CRN Dismisses New JAMA Study on Effects of Vitamin C and Zinc on COVID-19 — Study plagued by weak trial design provides little insights into understanding the appropriate role of these nutrients

FEBRUARY 17, 2021

WASHINGTON – In response to a new study published February 12th online in JAMA Open Network, entitled “Effect of High-Dose Zinc and Ascorbic Acid Supplementation vs Usual Care on Symptom Length and Reduction Among Ambulatory Patients With SARS-CoV-2 Infection,” and an accompanying commentary “Supplements for the Treatment of Mild COVID-19—Challenging Health Beliefs With Science From A to Z,” The Council for Responsible Nutrition (CRN), the leading trade association for the dietary supplement and functional food industry, issued the following statement: 

Statement by Steve Mister, President & CEO, CRN: 

“Publication of this study and the accompanying commentary does nothing to advance our understanding of the role of nutrients in reducing the risk of COVID-19 and provides little insight for treating the disease. The study is plagued by a poor, open-label design, insufficient number of participants, substantial differences in the health status of participants by group, and the expectation that essential nutrients should behave like high-powered pharmaceuticals. 

“It’s not surprising this weak study design and haphazard approach would lead to unclear results. What’s more disappointing is that JAMA published it at all and accompanied it with a commentary that recklessly makes broad generalizations about the role of dietary supplements in the prevention and treatment of COVID-19. The sleight of hand potentially deters future research that may demonstrate the valuable role nutrients play in supporting immune function over time and preventing COVID-19 in particular. 

“Healthcare practitioners and consumers should view this study with appropriate skepticism. The study used an open-label design with no placebo arm and had major differences in the health status of participants by group, along with other significant problems. For example, over 29% of subjects in the vitamin C and zinc group had a history of diabetes compared to 6% in the standard of care group. People with diabetes are at increased risk of severe illness from COVID-19. The vitamin C and zinc group also had higher rates of hypertension, dyslipidemia, and smoking compared to the standard of care group, any of which may lead to worse outcomes in individuals with COVID-19, and the study failed to stratify participants by age, sex, race, or duration of symptoms prior to testing, which would have allowed the researchers to analyze the results on a more comparable basis.  

“Despite these challenges, patients who received vitamin C or vitamin C and zinc achieved a 50% reduction in their symptoms 1.2 days sooner than the standard of care group, however this finding did not achieve statistical significance by the time the study was prematurely terminated for ‘futility’—having enrolled less than half the intended number. If the study had fully enrolled, the differences in outcomes between groups may have reached statistical significance.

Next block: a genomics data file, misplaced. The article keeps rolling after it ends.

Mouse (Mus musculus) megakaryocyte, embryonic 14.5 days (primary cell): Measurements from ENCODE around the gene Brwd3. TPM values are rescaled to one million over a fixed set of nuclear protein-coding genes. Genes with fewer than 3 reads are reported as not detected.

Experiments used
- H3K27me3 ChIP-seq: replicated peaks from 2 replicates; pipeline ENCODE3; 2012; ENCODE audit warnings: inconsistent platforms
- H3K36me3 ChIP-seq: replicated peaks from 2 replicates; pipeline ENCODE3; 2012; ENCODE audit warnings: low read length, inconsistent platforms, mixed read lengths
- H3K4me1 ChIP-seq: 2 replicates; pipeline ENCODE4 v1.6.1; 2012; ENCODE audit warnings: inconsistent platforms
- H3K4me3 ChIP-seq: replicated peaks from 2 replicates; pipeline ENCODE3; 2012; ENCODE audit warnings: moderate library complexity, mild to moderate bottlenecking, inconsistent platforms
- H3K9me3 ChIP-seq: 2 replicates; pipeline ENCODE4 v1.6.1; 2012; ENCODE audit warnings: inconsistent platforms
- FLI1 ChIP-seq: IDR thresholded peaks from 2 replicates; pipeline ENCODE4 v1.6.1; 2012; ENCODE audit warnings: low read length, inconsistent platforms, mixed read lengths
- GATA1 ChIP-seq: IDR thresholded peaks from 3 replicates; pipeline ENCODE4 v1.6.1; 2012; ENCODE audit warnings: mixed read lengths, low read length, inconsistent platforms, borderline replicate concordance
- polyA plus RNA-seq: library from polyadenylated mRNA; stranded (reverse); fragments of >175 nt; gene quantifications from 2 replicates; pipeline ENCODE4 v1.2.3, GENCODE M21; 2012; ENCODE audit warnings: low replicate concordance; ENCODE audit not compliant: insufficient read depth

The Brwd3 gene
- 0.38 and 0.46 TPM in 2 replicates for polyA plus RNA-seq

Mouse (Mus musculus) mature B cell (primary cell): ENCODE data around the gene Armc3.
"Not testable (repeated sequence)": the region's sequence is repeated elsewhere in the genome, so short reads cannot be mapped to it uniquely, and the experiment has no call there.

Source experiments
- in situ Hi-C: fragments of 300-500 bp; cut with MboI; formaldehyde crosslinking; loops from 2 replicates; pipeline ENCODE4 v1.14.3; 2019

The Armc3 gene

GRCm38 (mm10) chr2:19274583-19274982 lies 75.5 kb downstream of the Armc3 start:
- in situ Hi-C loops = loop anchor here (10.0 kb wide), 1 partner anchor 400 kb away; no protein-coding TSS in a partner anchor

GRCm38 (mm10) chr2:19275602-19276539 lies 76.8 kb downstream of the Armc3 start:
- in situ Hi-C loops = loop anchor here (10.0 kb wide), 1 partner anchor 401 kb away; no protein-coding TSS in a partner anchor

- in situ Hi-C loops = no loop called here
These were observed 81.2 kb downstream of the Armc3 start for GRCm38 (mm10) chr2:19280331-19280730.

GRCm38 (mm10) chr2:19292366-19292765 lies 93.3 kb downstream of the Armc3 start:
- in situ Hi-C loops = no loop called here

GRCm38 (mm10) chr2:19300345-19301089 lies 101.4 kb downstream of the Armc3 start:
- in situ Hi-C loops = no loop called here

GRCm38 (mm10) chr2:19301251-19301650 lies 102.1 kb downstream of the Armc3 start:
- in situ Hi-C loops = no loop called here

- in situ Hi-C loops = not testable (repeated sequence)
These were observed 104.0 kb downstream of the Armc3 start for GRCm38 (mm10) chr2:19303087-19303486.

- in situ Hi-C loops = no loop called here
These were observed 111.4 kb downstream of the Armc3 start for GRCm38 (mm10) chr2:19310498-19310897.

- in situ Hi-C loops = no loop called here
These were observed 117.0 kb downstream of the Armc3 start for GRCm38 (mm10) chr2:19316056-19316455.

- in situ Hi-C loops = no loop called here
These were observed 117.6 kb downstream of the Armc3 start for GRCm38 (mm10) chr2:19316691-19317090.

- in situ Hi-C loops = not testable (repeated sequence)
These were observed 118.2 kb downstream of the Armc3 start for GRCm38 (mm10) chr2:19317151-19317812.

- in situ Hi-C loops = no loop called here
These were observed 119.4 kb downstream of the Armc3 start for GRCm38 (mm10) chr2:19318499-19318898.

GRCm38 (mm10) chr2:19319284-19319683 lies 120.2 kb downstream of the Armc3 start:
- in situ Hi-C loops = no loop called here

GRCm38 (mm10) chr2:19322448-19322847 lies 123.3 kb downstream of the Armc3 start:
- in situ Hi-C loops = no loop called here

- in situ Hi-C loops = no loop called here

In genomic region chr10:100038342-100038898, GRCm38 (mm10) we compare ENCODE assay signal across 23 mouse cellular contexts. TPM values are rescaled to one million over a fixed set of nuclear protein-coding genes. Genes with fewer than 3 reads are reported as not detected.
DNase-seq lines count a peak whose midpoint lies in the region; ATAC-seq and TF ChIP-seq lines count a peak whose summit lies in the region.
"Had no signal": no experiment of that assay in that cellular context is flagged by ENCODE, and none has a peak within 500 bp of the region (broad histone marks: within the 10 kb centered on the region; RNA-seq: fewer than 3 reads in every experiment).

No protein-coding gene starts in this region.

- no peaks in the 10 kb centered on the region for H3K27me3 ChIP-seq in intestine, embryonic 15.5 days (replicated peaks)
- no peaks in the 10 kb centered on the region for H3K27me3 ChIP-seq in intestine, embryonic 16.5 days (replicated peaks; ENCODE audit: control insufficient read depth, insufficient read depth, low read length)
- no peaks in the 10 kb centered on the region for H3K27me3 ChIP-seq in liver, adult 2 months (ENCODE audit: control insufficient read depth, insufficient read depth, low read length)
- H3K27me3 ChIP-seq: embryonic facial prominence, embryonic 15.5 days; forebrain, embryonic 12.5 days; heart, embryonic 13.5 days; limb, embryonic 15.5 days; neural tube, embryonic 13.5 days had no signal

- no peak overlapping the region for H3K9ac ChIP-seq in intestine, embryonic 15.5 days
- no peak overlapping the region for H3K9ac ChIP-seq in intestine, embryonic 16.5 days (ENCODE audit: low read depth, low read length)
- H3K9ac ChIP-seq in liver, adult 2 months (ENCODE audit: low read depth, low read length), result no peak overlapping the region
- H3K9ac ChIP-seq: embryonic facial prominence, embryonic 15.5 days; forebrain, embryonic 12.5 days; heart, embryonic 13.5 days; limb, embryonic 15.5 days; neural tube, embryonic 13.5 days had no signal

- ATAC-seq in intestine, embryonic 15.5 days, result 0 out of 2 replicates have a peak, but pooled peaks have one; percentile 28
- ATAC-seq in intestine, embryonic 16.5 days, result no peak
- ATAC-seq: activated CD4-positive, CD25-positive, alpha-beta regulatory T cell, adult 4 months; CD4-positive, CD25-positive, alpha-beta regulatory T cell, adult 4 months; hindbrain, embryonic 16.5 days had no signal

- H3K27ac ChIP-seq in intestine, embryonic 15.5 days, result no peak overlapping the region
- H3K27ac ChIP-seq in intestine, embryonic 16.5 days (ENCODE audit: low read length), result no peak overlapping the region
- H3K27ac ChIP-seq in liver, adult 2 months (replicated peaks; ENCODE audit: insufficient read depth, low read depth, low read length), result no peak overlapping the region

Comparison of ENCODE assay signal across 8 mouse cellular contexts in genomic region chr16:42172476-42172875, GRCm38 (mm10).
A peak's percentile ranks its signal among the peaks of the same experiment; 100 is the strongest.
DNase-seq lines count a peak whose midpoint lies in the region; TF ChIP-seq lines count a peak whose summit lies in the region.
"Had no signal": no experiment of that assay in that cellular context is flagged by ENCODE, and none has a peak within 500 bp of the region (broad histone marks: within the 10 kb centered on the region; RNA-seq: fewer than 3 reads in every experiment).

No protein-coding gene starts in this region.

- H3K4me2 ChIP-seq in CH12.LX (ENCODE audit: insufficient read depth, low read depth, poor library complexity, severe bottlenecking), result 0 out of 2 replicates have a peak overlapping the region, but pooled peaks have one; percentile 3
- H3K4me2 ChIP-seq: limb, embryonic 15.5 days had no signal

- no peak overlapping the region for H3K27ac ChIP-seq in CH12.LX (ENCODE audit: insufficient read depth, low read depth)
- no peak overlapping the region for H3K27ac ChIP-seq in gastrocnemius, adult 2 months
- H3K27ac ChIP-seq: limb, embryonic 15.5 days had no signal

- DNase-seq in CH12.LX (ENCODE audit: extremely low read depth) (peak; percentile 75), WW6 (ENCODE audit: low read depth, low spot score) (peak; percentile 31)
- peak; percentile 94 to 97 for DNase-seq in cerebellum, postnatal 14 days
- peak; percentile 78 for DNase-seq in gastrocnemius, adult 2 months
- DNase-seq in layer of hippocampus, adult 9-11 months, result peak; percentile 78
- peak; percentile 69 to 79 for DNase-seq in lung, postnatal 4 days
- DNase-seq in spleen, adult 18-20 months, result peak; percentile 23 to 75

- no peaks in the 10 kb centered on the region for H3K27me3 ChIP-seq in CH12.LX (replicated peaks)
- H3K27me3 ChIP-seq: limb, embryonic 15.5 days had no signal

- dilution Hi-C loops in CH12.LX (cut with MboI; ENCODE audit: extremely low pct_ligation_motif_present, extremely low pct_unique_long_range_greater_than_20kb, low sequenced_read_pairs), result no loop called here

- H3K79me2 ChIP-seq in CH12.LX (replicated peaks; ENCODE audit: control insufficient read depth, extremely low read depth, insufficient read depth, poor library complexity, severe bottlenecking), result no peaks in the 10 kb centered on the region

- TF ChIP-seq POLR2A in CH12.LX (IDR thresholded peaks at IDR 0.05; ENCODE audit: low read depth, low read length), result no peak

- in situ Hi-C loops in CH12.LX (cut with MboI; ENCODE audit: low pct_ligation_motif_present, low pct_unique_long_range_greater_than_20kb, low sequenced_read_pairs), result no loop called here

“It is important to note no serious adverse events were associated with any of the study interventions and there was no prevention component to this study. The dosages administered [50 mg zinc and 8,000 mg vitamin C] exceed the recommended Upper Levels (UL) of those nutrients [UL for zinc = 40 mg; UL for vitamin C = 2,000 mg]. The adverse events that were reported (nausea, diarrhea, stomach cramps) were predictable and consistent with the doses of the nutrients that were given. Rather than examining moderate doses of zinc and vitamin C for prevention and generally supporting immune health, this was a treatment study with a short duration of intervention (10 days), using high doses of zinc and vitamin C, and only examining patients already positive for COVID-19. It’s a positive outcome when long-recognized nutrients also perform as powerful pharmaceuticals; but when they don’t, it’s hardly a reason to dismiss their long-term benefits.

“Even more disturbing is the commentary by Michos and Cainzos-Achiria that cites the study as evidence that ‘rigorous science’ challenges ‘popular beliefs’ and demonstrates how these supplements fail to ‘live up to their hype.’ Their editorial reads like a conclusion in search of a premise: that dietary supplements should be viewed as a waste of time just waiting for science to disprove their presumed benefits. This kind of misapplication of a poorly conducted study has the potential effect of dissuading other serious researchers from investigating the potential of a wide range of supplements, such as vitamin C, vitamin D, zinc, melatonin and others, for their ability to support immune function and resistance to respiratory infections, including COVID-19.   

“Fortunately, much of that research is already underway in a range of clinical trials examining the relationship between nutrients and resistance to disease. CRN looks forward to the publication of more research and urges healthcare practitioners and consumers alike to reserve judgment on the effects of nutrients like vitamin C and zinc until more credible science is published.”

The Council for Responsible Nutrition (CRN), founded in 1973, is a Washington, D.C.-based trade association representing 180+ dietary supplement and functional food manufacturers, ingredient suppliers, and companies providing services to those manufacturers and suppliers. In addition to complying with a host of federal and state regulations governing dietary supplements and food in the areas of manufacturing, marketing, quality control and safety, our manufacturer and supplier members also agree to adhere to additional voluntary guidelines as well as to CRN’s Code of Ethics. Visit Follow us on Twitter @CRN_Supplements and LinkedIn.